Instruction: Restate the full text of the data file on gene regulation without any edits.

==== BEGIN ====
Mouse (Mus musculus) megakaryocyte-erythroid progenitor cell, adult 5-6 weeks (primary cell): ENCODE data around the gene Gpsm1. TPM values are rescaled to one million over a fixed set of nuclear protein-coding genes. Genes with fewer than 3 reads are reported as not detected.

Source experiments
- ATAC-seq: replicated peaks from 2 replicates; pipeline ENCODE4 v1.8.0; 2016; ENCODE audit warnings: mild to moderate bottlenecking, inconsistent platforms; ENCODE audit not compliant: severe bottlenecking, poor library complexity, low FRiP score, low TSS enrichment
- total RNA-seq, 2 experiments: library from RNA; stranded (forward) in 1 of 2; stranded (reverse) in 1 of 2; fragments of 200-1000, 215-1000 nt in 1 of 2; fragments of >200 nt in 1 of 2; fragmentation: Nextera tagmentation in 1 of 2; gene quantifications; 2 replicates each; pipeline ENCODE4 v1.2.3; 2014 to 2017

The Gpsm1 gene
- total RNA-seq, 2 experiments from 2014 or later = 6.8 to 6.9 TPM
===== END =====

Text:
Mouse (Mus musculus) megakaryocyte-erythroid progenitor cell, adult 5-6 weeks (primary cell): ENCODE data around the gene Gpsm1. TPM values are rescaled to one million over a fixed set of nuclear protein-coding genes. Genes with fewer than 3 reads are reported as not detected.

Source experiments
- ATAC-seq: replicated peaks from 2 replicates; pipeline ENCODE4 v1.8.0; 2016; ENCODE audit warnings: mild to moderate bottlenecking, inconsistent platforms; ENCODE audit not compliant: severe bottlenecking, poor library complexity, low FRiP score, low TSS enrichment
- total RNA-seq, 2 experiments: library from RNA; stranded (forward) in 1 of 2; stranded (reverse) in 1 of 2; fragments of 200-1000, 215-1000 nt in 1 of 2; fragments of >200 nt in 1 of 2; fragmentation: Nextera tagmentation in 1 of 2; gene quantifications; 2 replicates each; pipeline ENCODE4 v1.2.3; 2014 to 2017

The Gpsm1 gene
- total RNA-seq, 2 experiments from 2014 or later = 6.8 to 6.9 TPM